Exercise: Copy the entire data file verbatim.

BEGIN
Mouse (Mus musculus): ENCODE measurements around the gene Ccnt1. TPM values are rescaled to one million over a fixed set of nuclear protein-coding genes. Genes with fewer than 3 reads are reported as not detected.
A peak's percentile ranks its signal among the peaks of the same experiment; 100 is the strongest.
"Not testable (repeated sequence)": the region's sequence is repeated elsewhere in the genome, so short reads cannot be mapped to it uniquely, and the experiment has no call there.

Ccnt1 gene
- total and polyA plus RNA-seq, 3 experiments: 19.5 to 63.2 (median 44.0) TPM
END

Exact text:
Mouse (Mus musculus): ENCODE measurements around the gene Ccnt1. TPM values are rescaled to one million over a fixed set of nuclear protein-coding genes. Genes with fewer than 3 reads are reported as not detected.
A peak's percentile ranks its signal among the peaks of the same experiment; 100 is the strongest.
"Not testable (repeated sequence)": the region's sequence is repeated elsewhere in the genome, so short reads cannot be mapped to it uniquely, and the experiment has no call there.

Ccnt1 gene
- total and polyA plus RNA-seq, 3 experiments: 19.5 to 63.2 (median 44.0) TPM